Alphen, Netherlands. 6 February. One of the many clichés and myths that provide the pitted pillars of Europe’s contemporary security is that Germany is an economic power. In fact, for twenty-five years and more Germany has invested billions in European stability and security. In his first ministerial speech to the Bundestag and during this week’s visit to London new German Foreign Minister and SPD leader Frank-Walter Steinmeier signalled a new “active foreign policy”. The speech highlighted Germany’s three essential places’: Germany’s place in the world, Germany’s place in Europe, and Germany’s place in history.
Germany’s place in the world: “In light of the millions of people who are victims of conflict or civil wars today…in light of the millions of people who might be forced to flee their countries because of these conflicts, [I believe that] what has often been written in recent years…about the declining status…or even the insignificance of foreign policy is not only insupportable but also quite cynical”. Reading between the lines Steinmeier shifted the balance between power and policy.
He said that German policy will remain anchored firmly in a humanitarian foreign policy via legitimising institutions with a clear focus on conflict prevention. However, by suggesting Germany will seek more ‘responsibility’, i.e. influence he reinforced Berlin's determination to legitimately instrumentalise the EU in pursuit of German policy goals. And, by accepting that soft power must be underpinned by a credible modicum of legitimate military power Steinmeier confirmed Germany 's return to power normalcy. This is an important shift.
In balancing ends, means and ways Berlin is also seeking to instrumentalise the UN. With Germany ever more influential in talks with the likes of Iran over its nuclear ambitions Berlin is fast becoming a virtual permanent member of the UN Security Council. Logically, Berlin would in time welcome a permanent EU seat on the Council to replace the individual memberships of the British and French and a special relationship with the US but getting to both will be difficult.
Germany’s place in Europe: “Pursuing a policy of military restraint is the right way; but it must not be mistaken for a general shying away from responsibility. Germany has become slightly too big and has too much influence in Europe to adopt this kind of strategy. If an influential country does not take part in seeking solutions to international conflicts, they will not succeed”. Europe today needs German leadership. However, Berlin is not so much leading as mothering Europe.
To the Berlin elite ‘Germany’ and ‘Europe’ are pretty much one and the same thing. Berlin’s challenge is somehow to extend German influence, organise the fiscal disciplining of the Eurozone around Germany via deeper political and economic EU integration and somehow get the British people to believe in the EU (the British elite have already raised the white flag) and thus stop acting as a brake on German/EU ambitions. One angle could be a Germany willing to work with Britain and France to make European defence credible and thus boost the 'prestige' of the old powers even as their influence declines.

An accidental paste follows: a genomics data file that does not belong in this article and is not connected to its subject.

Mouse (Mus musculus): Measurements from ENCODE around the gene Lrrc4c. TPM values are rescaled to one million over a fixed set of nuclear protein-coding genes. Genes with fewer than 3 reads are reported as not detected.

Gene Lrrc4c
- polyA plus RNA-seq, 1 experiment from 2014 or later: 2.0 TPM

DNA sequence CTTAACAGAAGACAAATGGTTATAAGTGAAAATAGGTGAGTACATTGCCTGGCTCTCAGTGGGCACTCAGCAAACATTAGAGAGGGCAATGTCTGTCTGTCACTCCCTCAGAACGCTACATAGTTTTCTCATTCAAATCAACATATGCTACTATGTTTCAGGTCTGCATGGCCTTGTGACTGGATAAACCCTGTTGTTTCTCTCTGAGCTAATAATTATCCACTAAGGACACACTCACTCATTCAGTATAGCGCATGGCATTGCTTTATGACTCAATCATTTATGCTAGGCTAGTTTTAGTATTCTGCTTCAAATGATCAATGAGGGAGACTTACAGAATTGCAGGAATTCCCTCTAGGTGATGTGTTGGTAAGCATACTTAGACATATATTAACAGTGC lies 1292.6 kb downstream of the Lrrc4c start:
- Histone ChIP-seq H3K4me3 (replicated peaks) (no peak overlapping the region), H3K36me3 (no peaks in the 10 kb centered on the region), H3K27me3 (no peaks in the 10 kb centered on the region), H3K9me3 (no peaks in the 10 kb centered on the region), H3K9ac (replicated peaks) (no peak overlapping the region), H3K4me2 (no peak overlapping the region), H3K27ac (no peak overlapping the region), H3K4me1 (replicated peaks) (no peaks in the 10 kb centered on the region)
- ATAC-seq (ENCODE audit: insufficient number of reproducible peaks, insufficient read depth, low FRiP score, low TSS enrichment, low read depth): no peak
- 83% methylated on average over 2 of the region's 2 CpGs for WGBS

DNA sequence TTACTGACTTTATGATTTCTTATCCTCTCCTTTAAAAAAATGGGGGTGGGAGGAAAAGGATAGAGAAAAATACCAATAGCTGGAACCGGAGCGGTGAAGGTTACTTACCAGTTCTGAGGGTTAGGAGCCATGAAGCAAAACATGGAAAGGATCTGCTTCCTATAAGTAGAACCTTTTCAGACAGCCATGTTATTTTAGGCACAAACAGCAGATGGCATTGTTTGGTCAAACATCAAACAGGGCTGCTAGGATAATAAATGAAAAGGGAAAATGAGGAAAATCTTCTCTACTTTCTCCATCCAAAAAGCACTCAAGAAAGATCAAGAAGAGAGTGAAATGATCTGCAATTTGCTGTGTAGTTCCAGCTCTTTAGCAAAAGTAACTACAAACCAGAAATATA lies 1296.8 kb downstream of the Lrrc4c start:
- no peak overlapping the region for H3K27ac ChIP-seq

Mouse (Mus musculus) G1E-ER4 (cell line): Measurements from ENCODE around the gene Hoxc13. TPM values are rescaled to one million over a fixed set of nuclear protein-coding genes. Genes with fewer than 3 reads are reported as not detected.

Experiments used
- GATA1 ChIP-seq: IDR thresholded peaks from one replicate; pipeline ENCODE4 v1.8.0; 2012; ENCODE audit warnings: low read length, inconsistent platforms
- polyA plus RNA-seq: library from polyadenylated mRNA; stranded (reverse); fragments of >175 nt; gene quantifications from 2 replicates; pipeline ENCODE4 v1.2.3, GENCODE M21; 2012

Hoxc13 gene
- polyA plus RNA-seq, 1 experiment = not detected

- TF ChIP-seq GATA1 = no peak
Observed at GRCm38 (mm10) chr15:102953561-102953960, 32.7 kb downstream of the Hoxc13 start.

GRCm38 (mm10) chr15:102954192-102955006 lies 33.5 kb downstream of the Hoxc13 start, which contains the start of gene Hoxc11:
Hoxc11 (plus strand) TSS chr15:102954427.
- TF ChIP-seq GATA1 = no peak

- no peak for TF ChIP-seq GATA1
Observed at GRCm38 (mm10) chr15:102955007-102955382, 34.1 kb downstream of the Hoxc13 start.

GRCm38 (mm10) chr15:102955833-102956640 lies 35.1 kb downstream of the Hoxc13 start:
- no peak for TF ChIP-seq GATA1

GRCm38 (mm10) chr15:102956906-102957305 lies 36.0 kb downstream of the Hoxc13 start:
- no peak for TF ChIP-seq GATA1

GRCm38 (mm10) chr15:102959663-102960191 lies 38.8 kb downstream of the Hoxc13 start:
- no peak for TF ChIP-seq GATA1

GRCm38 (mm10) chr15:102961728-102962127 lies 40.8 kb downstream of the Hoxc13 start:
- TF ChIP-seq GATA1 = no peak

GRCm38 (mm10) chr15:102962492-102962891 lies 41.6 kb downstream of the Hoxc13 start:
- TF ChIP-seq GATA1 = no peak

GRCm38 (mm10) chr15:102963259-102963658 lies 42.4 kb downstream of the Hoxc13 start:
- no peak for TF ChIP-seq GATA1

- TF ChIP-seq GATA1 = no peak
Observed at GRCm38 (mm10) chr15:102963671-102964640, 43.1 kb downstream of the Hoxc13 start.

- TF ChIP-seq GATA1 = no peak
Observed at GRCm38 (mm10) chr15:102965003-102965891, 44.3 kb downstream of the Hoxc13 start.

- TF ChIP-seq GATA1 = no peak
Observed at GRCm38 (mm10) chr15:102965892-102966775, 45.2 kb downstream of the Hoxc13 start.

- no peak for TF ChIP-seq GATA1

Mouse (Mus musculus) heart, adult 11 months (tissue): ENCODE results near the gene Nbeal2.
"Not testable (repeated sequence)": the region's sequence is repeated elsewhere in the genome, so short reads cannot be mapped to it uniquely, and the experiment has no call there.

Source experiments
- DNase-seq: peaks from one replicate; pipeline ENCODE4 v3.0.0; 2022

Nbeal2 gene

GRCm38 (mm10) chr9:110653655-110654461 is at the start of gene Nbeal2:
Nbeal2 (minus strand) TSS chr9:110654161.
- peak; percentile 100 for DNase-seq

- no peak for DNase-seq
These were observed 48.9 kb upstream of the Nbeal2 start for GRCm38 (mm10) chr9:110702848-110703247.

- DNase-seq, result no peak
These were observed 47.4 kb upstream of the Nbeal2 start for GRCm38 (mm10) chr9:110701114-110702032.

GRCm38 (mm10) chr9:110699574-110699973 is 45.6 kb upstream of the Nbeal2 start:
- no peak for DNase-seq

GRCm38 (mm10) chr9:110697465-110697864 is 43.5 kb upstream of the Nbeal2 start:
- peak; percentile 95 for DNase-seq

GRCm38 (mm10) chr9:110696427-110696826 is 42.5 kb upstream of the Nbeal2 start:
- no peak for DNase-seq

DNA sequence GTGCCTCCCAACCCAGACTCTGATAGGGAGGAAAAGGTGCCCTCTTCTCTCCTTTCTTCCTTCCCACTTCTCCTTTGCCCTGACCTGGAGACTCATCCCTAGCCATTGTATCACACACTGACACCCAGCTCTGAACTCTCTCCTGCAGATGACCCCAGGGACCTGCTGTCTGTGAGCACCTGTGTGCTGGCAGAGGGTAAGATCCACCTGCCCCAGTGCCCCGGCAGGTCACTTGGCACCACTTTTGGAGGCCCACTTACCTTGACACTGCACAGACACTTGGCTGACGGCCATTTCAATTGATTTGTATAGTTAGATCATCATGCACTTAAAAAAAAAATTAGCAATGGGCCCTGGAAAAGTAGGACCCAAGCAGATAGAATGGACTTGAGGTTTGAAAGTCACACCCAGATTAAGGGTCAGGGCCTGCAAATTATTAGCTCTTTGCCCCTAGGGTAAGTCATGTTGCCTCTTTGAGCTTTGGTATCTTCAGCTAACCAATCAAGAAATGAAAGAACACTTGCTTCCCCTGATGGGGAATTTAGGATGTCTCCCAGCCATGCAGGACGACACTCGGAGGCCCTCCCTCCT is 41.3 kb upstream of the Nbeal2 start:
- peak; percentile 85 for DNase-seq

Germany’s place in history: “1914 was proof of a failure of diplomacy, a lack of foreign policy and an increased estrangement between states”. Steinmeier’s comment demonstrated both the extent to which Germany’s place in the world and Europe is still informed by history and the extent to which German policy, strategy and history are still at odds.
Your blogonaut is a real student of the origins and causes of World War One. In my time I have written Oxford papers on the matter, consume all and any literature, and I am even considering writing a book on the controversial “Fischer Thesis” (Weltmacht oder Niedergang) which saw a German historian point the finger of blame clearly at Wilhelmine Germany.
World War One might have been triggered by a “failure of diplomacy” but the causes of it were overwhelmingly German: the unworkability of the Prusso-German constitution; the fear of the emergence of Steinmeier’s own SPD amongst the Prusso-Junker elite, German nationalism (Drang nach osten), fear of an emerging Russia, German militarism and the influence of the Army over foreign and security policy.
Why does this matter? First, Germany is not a hegemon and thus incapable of leading Europe without the consent of others. Simply air-brushing truth out of history for political convenience far from strengthening German legitimacy undermines it. London should of course point this out but Britain’s leaders are either too PC or too supine either to confront strategic reality or Germany’s historical illusions.
Second, implicit in Steinmeier’s vision is again a German Europe. It is so different from the German Europes envisaged by the Kaiser and Hitler that one must be sensitive in making the comparison. However, the comparison will be made and Berlin should acknowledge the historical record for what it is not what Germans would like it to be. Such an acknowledgement would strengthen German leadership because Germany can only lead via a balance of partnerships. Criticism is not ‘German-bashing’, it is simply the price of power.
To paraphrase E.P. Hartley the past is indeed another country but it is an influential country. If Germany is to successfully mother Europe it must treat both strategy and history with respect. If Berlin understands this Germany will find its rightful place in the twenty-first century world.